ARE SAILBOATS A MARINE CONSERVATION TOOL?
Since 7th April 2018, I have been part of the R/V Song of the Whales team on a research expedition from Salvador (Brazil) to Portugal. We have crossed the Atlantic and are now heading north to The Azores. This is a very long ocean passage (4400 nautical miles) in an area where there is very little information about whales and dolphins because few other vessels would take this route.
It is a wonderful experience to be part of this team. We are seeing lots of sea birds and cetaceans on the way including sperm whales, pilot whales and spinner dolphins and clymene dolphins.
Joining the R/V Song of the Whale has being a great opportunity to gather more information for my research project at the Federal University of Bahia (Brazil). It is to look at the value of using sailboats for marine mammal conservation. For two years I have interviewed people that are active in marine science or conservation and joined different sailboats conducting marine conservation research. On the boat, Im interviewing Claire Lacey, the skipper Niall MacAllister and Vassili Papastavrou. Claire was a scientist in the Song of the Whale team and now works for the Sea Mammal Research Unit in St. Andrews. Niall works closely with the Irish Whale & Dolphin Group, including skippering the boat they use for offshore surveys. Vassili was involved in the first study of sperm whales using sailing boats.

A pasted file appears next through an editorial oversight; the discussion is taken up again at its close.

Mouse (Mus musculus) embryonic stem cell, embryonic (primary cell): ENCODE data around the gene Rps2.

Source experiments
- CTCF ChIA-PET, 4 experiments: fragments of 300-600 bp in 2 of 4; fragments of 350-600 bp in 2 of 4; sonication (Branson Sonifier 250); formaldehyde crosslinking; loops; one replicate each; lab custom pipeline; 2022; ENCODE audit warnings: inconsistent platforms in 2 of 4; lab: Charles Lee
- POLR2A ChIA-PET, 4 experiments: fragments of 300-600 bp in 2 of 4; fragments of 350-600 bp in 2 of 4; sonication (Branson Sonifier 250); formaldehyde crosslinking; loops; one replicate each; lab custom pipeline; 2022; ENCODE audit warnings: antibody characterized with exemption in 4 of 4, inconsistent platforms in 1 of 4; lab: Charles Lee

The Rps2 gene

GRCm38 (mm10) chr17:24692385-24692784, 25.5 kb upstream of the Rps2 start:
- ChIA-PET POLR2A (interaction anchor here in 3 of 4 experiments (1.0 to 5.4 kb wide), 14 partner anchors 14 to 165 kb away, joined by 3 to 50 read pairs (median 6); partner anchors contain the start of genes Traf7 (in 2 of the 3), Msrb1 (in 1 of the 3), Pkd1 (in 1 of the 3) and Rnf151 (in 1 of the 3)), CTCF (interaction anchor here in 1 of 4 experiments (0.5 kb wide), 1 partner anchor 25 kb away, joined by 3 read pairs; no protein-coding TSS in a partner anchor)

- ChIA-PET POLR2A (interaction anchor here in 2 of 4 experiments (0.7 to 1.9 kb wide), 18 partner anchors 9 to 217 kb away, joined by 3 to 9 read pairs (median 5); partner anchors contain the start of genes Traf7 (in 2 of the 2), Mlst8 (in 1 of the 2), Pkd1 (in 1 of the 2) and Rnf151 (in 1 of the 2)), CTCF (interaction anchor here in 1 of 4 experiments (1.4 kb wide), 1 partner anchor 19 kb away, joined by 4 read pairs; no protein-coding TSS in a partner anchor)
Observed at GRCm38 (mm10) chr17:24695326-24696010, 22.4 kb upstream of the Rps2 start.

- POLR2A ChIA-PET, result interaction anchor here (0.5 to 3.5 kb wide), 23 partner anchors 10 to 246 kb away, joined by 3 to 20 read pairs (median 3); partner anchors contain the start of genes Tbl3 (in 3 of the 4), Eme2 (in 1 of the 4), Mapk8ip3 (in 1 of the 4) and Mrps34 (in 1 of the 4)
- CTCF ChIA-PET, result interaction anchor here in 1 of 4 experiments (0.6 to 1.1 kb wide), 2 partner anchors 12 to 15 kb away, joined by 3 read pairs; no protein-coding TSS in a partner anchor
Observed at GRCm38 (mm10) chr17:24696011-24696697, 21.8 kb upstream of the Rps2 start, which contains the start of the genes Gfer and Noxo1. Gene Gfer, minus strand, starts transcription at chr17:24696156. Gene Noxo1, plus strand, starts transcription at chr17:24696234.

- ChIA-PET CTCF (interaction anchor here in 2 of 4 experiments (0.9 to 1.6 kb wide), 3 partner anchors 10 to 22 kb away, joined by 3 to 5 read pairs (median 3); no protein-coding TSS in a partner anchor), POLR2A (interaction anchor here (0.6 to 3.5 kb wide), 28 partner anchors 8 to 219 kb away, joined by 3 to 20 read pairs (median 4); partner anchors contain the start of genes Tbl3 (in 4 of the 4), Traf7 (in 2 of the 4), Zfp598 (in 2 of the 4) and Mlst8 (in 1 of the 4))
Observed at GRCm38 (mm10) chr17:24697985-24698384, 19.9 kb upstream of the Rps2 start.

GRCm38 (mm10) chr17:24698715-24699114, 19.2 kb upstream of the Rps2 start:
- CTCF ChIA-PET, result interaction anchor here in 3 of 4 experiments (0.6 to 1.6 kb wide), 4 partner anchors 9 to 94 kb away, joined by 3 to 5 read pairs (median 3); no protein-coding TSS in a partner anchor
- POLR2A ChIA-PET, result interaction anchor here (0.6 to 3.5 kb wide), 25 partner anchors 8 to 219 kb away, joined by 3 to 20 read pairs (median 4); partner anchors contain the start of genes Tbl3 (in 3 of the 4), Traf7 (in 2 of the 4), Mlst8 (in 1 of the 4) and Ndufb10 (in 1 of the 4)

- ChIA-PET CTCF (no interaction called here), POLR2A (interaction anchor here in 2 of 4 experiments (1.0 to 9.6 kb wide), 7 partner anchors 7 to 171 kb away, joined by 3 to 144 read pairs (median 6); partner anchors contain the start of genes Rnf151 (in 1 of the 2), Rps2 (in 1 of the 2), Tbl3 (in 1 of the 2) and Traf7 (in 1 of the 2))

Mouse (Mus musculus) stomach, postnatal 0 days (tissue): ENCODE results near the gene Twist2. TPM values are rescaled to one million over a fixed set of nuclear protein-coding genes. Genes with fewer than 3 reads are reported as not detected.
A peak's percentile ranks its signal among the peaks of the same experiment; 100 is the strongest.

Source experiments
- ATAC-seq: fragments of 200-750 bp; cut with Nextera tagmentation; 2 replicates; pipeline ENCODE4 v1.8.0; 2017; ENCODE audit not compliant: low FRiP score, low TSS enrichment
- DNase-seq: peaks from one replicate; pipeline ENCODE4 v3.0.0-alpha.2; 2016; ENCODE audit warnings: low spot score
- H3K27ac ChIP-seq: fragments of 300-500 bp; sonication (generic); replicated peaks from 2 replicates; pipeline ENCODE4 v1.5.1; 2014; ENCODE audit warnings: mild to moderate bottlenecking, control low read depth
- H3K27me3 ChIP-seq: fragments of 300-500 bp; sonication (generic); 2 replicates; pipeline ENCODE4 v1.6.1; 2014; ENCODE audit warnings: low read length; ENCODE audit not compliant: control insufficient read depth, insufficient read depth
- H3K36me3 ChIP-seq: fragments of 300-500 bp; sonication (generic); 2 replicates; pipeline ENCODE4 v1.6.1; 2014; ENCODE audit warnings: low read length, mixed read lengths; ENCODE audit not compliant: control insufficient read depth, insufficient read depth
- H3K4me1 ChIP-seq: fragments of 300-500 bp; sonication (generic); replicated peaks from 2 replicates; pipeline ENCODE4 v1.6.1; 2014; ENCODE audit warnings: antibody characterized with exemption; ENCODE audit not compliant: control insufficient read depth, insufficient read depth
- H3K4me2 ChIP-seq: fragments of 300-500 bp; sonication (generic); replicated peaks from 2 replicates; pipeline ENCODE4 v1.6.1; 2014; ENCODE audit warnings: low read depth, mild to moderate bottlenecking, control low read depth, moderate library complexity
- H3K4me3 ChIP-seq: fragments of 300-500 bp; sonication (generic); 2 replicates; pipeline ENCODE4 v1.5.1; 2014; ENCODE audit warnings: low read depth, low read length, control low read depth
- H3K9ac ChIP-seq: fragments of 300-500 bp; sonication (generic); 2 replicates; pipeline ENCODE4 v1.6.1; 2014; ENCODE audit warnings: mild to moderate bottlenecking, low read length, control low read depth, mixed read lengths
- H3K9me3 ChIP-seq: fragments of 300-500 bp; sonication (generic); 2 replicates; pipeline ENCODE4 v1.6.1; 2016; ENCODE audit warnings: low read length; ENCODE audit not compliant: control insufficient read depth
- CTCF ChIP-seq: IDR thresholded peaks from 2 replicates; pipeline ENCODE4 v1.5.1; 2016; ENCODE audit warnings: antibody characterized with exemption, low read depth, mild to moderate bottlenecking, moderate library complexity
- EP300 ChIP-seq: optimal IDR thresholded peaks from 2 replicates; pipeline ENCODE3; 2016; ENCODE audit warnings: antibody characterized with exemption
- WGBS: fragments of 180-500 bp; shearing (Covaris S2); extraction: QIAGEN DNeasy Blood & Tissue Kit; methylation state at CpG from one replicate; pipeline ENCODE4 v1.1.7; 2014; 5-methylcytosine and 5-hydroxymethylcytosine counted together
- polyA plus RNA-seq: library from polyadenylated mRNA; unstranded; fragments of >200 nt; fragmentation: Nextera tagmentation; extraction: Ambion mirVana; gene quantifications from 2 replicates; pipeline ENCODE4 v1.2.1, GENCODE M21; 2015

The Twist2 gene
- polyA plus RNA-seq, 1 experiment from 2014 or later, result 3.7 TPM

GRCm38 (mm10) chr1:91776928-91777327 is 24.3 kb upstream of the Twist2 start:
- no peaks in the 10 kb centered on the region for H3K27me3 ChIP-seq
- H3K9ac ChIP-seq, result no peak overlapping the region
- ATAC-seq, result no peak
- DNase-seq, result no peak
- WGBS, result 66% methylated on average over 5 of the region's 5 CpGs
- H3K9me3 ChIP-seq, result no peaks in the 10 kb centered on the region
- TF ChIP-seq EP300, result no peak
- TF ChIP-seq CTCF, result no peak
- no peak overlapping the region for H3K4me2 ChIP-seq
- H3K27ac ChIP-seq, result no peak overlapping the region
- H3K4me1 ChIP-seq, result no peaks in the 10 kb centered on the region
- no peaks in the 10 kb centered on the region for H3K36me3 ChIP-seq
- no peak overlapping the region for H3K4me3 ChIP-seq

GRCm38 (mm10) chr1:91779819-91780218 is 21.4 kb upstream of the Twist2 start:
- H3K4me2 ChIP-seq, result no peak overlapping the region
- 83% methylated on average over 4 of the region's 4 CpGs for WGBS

I have found that sailboats are an excellent way to study whales and dolphins due to their eco-efficiency. Wind is clean and free, the boat can travel long distances with lower costs and low impact (low noise, consumption and emission of polluting gases).
Sailboats can contribute to marine conservation because they are quiet and allow the collection of scientific data without interference of excessive engine noise, especially when collecting acoustic data. They bring participants closer to the marine environment, and allow ecotourism and environmental education with low impact.
Once my thesis is finished, I want to make sure that decision makers in Brazil are aware of my conclusions and support the use of sail boats for marine research. Bons ventos!